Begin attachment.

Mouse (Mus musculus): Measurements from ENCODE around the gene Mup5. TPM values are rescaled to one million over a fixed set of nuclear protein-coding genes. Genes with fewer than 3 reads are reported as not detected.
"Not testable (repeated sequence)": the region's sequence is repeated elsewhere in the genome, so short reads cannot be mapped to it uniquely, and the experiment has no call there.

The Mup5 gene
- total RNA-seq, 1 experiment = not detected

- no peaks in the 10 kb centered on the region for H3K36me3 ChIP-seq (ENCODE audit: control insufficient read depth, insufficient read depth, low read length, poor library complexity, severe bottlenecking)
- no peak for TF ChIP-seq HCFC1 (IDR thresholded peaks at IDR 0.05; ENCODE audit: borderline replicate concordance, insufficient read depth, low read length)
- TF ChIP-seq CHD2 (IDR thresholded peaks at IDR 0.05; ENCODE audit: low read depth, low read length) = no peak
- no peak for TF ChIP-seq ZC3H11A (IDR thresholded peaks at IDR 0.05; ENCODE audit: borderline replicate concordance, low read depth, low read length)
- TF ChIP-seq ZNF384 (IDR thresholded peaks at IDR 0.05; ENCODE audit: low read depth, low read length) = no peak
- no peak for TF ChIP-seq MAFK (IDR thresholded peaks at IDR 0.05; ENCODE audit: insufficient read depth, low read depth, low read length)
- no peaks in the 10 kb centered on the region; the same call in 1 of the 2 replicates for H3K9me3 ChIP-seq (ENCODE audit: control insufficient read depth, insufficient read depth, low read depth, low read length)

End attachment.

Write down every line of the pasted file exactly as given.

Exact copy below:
Mouse (Mus musculus): Measurements from ENCODE around the gene Mup5. TPM values are rescaled to one million over a fixed set of nuclear protein-coding genes. Genes with fewer than 3 reads are reported as not detected.
"Not testable (repeated sequence)": the region's sequence is repeated elsewhere in the genome, so short reads cannot be mapped to it uniquely, and the experiment has no call there.

The Mup5 gene
- total RNA-seq, 1 experiment = not detected

- no peaks in the 10 kb centered on the region for H3K36me3 ChIP-seq (ENCODE audit: control insufficient read depth, insufficient read depth, low read length, poor library complexity, severe bottlenecking)
- no peak for TF ChIP-seq HCFC1 (IDR thresholded peaks at IDR 0.05; ENCODE audit: borderline replicate concordance, insufficient read depth, low read length)
- TF ChIP-seq CHD2 (IDR thresholded peaks at IDR 0.05; ENCODE audit: low read depth, low read length) = no peak
- no peak for TF ChIP-seq ZC3H11A (IDR thresholded peaks at IDR 0.05; ENCODE audit: borderline replicate concordance, low read depth, low read length)
- TF ChIP-seq ZNF384 (IDR thresholded peaks at IDR 0.05; ENCODE audit: low read depth, low read length) = no peak
- no peak for TF ChIP-seq MAFK (IDR thresholded peaks at IDR 0.05; ENCODE audit: insufficient read depth, low read depth, low read length)
- no peaks in the 10 kb centered on the region; the same call in 1 of the 2 replicates for H3K9me3 ChIP-seq (ENCODE audit: control insufficient read depth, insufficient read depth, low read depth, low read length)